Love to you.

  12. vickyon 11 May 2012 at 9:55 pm

    Good humans have always good deeds.
    ” Share a knowledge of good thoughts makes this world heaven on this earth”
    Good work always gives good fruits.
    ” Collecting old mystical thoughts and sharing in this time makes world peace and com.

  13. jagwanton 12 May 2012 at 4:28 am

    Love you Ivan… You are doing Great. Keep going strong. Due to and inspite of all else. As we know (?) all is due to him… for The Greatest of Causes, though probably not known to almost all of us… lol.

  14. Lutgarton 12 May 2012 at 5:34 am

    Dearest Ivan, thanks for charing this beautiful poem en also your charing about suffering from CVS/ME. I also heard from the healing of the amygdala retraining” program from London created by Mr. Gupta. I have only a duth website; however a lot of information is also in english: http://www.anderleven.nl/

    Please look at it; probably it is also something for you.

    Thanks again for your gift and a lot of healing blessings for you!
    Be embrassed!
    Lutgart

  15. Jackieon 12 May 2012 at 6:05 am

    Thank you Ivan for sharing so intimately with us. I love what you are doing and benefit so from your efforts. Sending you blessings of peace, harmony, laughter, joy, healing and love.

    I particularly love this mornings poem. Always loved it!!!

  16. Barbon 12 May 2012 at 6:17 am

    Ivan, iRest yoga nidra meditation quiets and strengthens the nervous system. You can get a CD and listen to it: It will walk you through the body, the breath, feelings, emotions, beliefs, and bliss (the knowledge that we are an expression of love itself).

    I wish you well. I enjoy the work you do here and all that you offer. Thank you.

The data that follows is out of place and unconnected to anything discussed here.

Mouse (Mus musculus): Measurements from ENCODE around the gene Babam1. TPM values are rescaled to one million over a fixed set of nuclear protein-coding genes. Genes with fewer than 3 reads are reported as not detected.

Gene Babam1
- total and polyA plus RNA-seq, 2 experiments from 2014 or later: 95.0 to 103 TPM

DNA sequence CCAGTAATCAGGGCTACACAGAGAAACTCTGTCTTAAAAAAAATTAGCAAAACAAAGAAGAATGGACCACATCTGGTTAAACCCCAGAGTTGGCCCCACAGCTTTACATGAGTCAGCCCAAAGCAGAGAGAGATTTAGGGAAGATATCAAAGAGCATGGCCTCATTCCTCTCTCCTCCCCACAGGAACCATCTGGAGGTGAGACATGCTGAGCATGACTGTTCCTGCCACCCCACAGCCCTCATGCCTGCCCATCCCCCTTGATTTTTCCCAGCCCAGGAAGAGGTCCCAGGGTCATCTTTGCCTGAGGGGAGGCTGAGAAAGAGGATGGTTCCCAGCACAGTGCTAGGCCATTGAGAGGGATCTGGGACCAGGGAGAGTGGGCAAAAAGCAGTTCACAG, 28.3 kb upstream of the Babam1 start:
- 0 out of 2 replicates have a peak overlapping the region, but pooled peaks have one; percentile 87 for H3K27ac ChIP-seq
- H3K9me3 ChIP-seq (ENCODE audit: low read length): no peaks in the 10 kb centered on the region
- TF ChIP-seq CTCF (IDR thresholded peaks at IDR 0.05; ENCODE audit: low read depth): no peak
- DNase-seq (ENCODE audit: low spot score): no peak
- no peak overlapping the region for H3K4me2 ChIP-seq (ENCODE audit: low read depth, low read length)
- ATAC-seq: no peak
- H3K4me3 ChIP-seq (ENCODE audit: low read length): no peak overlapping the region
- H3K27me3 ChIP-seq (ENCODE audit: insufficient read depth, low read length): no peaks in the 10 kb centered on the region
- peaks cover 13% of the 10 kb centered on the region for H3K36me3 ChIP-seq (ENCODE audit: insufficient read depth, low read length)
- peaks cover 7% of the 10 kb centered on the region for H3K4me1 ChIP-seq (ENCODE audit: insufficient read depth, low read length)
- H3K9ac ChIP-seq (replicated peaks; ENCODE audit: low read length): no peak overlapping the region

17. Grandyon 12 May 2012 at 7:17 pm

    Ivan,

    Thanks on many levels. Thanks for sharing the wonderful poetry. Thanks for sharing your poetry insight. Thanks for sharing about your illness. And thanks for moving through it. I can only imagine how difficult it is for you. I admire your perseverance and courage. Bless you, my friend.

  18. jzeeon 13 May 2012 at 10:58 pm

    Hi Ivan,

    A wonderful sharing!

    “ideas of wrongdoing and rightdoing” is indeed what consumes us all most of the time! :(

    I wish you best of health!

    regards,
    jzee

  19. Val Leventhalon 14 May 2012 at 8:04 am

    Ivan. Sorry you’ve been feeling at low ebb. I completely agree with you that sometimes what seems to be a negative event or condition in one’s life turns out to be the path to the balance we all need. Creative, bright people need a lot of down time, and sometimes it’s hard to get it in this crazy, busy world. Illness can be a blessing in that it makes us slow down – we have no choice. I’m a writer, so whenever I’m feeling fallow, I try to use that time to polish existing work, or plan future shows, or just be still and meditate. The “unproductive” time often turns out to be just like “resting” a field – afterward comes a time of tremendous “fertility.” So, get the rest you need, and thank you for all you do. I love the Rumi, and the “thought for the day.”

    The “thing you can name” is, after all, not the thing we’re after.